This nation has another most abominable custom; that when a man dies, his body is burned to ashes, and his living wife is burned along with him, that she may assist her husband in his trade or husbandry in the next world. Yet, if she have children by her husband, she may remain alive with them, if so inclined, without shame or reproach; yet most of them prefer to be burnt with the bodies of their husbands. But husbands are not influenced by any similar law, as when they lose their wives they may marry again. There are some other strange customs among the people of this country; insomuch, that the women drink wine, which the men do not; and the women shave their eyebrows, and eyelids, and their beards, besides many other filthy customs, contrary to the true decorum of the sex. From that country I travelled ten days journey to another kingdom called Moabar, in which there are many cities; and in a certain church of that country, the body of St Thomas the apostle lies buried; which church is full of idols, and round about it there are fifteen houses inhabited by Nestorian priests, who are bad Christians, and false schismatics.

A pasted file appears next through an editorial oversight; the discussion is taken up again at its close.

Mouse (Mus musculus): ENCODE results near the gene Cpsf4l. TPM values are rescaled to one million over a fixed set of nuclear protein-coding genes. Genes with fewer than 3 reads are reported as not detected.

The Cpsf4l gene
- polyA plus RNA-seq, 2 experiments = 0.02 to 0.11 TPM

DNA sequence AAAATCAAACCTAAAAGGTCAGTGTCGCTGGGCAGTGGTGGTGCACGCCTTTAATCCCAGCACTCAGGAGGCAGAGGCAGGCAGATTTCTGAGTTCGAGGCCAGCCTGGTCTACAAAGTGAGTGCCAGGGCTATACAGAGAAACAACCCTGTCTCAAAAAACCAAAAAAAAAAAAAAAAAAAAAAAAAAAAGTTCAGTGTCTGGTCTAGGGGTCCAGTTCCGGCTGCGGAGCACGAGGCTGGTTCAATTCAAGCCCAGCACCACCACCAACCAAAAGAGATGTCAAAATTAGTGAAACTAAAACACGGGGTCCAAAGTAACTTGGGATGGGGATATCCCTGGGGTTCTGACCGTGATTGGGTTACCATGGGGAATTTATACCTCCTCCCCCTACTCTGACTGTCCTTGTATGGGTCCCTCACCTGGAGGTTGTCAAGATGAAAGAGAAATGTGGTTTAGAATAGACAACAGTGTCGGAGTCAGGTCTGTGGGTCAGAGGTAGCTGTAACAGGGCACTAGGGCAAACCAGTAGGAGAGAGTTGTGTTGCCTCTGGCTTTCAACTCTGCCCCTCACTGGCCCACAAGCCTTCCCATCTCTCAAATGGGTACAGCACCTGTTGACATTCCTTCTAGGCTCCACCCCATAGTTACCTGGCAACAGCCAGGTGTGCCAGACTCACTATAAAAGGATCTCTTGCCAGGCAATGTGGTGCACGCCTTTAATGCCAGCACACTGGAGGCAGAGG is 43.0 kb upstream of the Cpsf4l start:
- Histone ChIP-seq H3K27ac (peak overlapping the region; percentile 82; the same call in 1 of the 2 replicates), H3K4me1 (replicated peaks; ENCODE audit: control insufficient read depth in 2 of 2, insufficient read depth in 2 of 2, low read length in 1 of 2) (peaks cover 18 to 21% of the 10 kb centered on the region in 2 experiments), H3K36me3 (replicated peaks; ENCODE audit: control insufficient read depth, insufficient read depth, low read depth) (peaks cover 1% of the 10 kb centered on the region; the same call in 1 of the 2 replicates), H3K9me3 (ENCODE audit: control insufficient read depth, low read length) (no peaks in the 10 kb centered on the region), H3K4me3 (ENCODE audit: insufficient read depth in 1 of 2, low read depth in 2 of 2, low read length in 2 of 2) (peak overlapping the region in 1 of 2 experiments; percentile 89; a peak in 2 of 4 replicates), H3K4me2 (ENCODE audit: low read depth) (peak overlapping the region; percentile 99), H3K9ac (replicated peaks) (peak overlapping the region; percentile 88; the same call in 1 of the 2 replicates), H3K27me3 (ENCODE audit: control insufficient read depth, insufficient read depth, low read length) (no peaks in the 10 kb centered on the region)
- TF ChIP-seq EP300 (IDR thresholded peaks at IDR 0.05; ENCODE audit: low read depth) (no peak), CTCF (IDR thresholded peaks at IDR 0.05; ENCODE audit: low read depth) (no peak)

The names of these cities or towns, in the pepper
Malabar, which is called Minibar in the text, are so thoroughly
corrupted, that no conjectural criticism can discover them in our
modern maps. Hakluyt on the margin, corrects Flandrina, by an equally
unknown, Alandrina. They may possibly refer to places now fallen into
ruin, in the kingdom or province of Travancore, which has always been
a great mart of pepper.—E.
 Friar Oderic appears only to have observed the
in the southern part of India very superficially, if at all; and as
many opportunities will occur in the course of this collection, for
explaining the strange beliefs, customs, and ceremonies of the
braminical worship, it has not been thought necessary to discuss these
in notes on the present occasion.—E.